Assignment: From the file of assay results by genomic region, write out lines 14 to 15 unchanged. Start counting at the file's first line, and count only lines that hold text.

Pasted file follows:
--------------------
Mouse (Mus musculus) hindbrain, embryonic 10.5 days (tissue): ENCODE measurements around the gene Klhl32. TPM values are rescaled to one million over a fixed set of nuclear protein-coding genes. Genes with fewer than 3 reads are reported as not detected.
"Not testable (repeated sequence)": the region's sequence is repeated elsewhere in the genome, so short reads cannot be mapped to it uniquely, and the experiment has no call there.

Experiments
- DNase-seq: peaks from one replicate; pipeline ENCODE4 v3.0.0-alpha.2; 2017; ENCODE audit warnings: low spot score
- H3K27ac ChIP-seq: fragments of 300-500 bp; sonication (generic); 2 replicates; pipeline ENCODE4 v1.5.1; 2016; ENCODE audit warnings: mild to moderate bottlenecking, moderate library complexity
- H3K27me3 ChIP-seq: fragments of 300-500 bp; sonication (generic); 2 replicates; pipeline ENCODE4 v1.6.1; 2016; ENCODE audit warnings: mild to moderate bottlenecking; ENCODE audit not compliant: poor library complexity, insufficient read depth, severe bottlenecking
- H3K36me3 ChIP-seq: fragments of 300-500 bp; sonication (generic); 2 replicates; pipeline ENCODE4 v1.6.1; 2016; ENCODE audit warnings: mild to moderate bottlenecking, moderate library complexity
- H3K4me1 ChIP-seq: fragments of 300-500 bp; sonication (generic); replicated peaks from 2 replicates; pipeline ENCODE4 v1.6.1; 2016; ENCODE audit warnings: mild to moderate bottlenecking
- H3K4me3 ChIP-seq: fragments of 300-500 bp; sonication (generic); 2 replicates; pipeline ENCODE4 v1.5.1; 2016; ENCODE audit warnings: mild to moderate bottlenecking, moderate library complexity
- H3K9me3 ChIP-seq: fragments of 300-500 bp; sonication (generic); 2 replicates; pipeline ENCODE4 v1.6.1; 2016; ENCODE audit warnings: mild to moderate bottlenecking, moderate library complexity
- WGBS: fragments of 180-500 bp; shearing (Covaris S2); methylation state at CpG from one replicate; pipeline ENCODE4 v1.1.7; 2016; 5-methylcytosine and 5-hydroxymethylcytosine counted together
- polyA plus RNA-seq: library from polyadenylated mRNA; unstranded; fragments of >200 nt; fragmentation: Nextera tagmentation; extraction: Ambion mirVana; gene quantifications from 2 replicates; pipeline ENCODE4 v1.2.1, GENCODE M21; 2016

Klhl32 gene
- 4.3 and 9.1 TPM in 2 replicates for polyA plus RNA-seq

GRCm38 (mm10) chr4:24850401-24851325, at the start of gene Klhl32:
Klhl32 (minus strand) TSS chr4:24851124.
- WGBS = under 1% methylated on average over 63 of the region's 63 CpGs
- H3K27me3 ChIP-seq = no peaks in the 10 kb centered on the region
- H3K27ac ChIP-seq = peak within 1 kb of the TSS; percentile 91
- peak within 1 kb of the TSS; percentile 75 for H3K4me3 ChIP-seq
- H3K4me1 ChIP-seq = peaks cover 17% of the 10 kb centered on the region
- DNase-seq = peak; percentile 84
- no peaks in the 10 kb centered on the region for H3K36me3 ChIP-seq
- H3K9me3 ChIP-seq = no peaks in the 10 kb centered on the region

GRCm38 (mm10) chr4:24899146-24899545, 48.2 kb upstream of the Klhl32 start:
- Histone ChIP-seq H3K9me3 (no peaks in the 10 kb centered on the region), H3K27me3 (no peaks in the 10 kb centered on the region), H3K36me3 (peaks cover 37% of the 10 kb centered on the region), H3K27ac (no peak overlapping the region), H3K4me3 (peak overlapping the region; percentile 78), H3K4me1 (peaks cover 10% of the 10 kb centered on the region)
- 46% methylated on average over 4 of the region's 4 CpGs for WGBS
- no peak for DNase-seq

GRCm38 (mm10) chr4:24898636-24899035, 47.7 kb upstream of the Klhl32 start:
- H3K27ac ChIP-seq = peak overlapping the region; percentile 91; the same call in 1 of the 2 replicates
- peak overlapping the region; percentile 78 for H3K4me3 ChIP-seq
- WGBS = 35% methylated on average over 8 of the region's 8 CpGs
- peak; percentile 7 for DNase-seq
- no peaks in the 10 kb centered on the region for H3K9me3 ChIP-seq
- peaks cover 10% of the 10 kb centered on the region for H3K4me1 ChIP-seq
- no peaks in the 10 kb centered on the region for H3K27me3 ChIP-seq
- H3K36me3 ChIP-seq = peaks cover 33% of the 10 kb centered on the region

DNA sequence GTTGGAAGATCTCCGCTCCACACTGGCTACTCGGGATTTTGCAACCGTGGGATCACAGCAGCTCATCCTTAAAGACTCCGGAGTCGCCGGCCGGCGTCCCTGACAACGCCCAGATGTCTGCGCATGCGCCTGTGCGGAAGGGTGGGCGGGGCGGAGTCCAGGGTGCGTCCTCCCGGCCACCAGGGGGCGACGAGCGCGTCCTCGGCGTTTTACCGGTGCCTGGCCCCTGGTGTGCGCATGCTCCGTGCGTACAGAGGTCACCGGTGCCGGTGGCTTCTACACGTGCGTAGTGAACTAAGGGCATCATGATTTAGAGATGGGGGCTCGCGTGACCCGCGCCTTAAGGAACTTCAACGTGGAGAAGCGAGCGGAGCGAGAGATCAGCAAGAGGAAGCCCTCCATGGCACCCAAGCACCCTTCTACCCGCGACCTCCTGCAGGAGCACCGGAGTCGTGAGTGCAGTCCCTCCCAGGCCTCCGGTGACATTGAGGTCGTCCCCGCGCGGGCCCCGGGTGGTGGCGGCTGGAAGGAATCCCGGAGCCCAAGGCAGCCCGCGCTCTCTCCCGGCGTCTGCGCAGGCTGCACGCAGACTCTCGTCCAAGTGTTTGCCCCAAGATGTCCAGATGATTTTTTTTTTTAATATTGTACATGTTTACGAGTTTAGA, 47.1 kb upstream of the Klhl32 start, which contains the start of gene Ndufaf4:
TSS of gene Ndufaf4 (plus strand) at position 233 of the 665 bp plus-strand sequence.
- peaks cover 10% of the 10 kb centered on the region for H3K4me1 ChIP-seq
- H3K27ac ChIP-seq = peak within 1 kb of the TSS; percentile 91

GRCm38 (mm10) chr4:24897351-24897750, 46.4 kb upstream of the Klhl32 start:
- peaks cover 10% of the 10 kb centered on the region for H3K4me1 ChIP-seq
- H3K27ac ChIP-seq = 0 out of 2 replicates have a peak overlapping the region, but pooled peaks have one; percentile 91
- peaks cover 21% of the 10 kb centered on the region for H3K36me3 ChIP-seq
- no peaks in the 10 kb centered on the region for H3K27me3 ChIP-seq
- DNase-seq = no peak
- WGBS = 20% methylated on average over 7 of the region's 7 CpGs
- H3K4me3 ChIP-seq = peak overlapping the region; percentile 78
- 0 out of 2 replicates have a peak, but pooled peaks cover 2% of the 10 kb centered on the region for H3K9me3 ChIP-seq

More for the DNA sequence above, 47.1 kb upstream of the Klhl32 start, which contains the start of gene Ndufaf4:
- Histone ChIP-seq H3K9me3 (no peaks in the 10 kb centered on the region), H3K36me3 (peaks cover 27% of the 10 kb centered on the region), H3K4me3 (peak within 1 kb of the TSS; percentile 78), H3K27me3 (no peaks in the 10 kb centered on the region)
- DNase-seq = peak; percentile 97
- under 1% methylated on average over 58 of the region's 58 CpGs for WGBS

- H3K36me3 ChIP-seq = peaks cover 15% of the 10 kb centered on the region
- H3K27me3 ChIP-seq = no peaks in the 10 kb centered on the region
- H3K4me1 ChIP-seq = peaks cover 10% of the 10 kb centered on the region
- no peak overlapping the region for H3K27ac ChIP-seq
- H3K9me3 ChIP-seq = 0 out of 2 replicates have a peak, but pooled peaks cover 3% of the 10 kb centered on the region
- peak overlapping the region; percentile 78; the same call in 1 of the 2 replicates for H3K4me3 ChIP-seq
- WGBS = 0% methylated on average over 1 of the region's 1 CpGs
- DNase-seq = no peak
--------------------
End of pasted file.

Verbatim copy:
- 4.3 and 9.1 TPM in 2 replicates for polyA plus RNA-seq

GRCm38 (mm10) chr4:24850401-24851325, at the start of gene Klhl32: